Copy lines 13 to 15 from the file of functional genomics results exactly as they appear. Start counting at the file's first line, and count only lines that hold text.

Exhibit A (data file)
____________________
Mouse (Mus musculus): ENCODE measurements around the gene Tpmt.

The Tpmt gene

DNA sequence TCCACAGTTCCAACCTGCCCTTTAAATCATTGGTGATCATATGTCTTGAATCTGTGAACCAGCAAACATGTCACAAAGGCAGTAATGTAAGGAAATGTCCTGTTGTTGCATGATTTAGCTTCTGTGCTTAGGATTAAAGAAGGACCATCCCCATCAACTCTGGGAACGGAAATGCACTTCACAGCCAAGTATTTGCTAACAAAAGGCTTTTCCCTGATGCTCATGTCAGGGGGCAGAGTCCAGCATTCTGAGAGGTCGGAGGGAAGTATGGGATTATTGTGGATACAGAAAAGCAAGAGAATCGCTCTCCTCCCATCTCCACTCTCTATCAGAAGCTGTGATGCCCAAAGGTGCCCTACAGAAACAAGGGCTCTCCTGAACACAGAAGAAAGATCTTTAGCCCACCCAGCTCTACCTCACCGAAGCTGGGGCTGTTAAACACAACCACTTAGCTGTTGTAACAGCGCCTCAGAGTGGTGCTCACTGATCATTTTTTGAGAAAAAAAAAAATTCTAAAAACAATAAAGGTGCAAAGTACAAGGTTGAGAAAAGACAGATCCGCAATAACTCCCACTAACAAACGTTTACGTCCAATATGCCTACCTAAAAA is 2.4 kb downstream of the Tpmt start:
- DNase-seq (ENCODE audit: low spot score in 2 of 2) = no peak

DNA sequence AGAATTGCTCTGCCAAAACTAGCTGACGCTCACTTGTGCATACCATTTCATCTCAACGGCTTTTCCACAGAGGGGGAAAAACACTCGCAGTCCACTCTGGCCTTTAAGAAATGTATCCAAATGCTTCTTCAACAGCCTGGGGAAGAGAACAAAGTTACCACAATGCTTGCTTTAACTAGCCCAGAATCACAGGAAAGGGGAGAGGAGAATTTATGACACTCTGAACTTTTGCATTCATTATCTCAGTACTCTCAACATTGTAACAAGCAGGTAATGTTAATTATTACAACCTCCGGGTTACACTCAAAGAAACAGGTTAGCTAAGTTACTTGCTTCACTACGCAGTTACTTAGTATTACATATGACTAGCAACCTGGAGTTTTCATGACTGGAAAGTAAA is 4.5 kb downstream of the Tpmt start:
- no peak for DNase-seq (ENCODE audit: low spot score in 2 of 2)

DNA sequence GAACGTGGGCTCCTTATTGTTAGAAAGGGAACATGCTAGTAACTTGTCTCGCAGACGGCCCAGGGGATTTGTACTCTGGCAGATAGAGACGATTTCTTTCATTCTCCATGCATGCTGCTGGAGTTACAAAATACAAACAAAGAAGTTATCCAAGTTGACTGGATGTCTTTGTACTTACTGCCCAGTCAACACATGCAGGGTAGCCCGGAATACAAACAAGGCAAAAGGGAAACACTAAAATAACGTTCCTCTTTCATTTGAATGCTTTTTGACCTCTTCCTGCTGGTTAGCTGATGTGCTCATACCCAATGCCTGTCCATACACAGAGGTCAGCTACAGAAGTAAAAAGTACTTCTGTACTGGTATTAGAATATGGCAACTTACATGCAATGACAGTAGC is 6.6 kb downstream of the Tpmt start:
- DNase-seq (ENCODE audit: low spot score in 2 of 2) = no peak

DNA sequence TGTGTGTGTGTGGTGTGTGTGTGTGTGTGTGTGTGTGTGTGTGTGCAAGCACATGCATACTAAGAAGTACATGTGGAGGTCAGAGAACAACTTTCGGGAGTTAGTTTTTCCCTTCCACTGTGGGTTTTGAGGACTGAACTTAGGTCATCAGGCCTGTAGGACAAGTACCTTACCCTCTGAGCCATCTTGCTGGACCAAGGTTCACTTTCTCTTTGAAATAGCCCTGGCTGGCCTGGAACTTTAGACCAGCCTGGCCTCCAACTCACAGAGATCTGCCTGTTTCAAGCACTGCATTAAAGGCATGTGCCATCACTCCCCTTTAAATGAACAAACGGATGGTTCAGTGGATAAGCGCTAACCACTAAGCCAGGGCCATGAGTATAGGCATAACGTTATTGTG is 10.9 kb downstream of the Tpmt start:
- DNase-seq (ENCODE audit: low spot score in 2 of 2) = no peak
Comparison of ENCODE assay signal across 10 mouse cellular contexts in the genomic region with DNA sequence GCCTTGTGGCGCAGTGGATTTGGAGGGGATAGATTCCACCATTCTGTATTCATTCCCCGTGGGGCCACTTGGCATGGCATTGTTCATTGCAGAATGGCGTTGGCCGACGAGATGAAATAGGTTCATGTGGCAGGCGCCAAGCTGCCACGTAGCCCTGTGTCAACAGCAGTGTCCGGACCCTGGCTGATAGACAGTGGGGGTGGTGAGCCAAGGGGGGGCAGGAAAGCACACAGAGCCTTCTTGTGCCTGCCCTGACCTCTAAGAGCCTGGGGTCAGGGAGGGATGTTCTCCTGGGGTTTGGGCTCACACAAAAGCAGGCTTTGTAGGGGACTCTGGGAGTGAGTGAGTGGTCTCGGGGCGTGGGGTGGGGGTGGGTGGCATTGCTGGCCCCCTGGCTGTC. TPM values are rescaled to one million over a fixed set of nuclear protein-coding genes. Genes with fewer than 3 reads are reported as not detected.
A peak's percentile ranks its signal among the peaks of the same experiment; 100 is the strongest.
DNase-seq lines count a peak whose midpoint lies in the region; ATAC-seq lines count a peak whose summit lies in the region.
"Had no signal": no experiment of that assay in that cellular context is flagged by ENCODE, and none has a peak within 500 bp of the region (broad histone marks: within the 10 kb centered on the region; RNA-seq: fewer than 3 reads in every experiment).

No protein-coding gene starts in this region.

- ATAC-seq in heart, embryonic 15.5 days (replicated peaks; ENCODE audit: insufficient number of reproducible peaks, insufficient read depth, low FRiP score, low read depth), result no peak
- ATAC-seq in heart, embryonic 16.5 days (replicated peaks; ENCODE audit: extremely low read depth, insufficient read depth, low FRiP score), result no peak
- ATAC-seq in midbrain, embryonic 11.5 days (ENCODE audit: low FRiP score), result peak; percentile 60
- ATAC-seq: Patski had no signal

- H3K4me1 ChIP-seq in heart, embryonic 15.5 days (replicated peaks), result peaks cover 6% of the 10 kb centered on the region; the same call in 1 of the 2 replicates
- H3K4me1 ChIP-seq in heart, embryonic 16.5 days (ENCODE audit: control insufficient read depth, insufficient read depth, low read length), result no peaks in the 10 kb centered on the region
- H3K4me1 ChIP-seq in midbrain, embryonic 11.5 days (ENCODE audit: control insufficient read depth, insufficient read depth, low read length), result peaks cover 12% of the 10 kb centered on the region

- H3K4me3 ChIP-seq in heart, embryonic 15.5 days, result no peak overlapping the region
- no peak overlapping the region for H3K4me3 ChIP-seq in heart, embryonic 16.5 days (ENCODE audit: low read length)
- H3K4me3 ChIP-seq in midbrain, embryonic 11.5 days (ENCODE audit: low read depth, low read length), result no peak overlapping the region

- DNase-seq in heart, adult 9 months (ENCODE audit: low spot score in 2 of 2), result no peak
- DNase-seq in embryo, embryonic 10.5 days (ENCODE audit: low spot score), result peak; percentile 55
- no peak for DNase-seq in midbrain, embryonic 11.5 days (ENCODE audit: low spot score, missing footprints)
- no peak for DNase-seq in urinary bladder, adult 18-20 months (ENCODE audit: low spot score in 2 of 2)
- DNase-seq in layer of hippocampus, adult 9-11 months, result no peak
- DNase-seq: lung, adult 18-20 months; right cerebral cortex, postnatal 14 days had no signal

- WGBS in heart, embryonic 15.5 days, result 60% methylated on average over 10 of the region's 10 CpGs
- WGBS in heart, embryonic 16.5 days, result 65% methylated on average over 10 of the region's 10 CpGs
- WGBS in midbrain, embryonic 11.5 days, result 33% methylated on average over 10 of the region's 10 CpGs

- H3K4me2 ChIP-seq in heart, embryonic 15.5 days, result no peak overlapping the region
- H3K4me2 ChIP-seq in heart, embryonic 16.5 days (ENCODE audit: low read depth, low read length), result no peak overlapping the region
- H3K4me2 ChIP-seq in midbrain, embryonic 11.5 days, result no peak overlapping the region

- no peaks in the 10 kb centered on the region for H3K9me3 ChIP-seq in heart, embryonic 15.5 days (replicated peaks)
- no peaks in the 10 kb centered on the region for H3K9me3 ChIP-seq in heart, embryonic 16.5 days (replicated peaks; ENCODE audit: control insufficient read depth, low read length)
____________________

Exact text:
DNase-seq lines count a peak whose midpoint lies in the region; ATAC-seq lines count a peak whose summit lies in the region.
"Had no signal": no experiment of that assay in that cellular context is flagged by ENCODE, and none has a peak within 500 bp of the region (broad histone marks: within the 10 kb centered on the region; RNA-seq: fewer than 3 reads in every experiment).

No protein-coding gene starts in this region.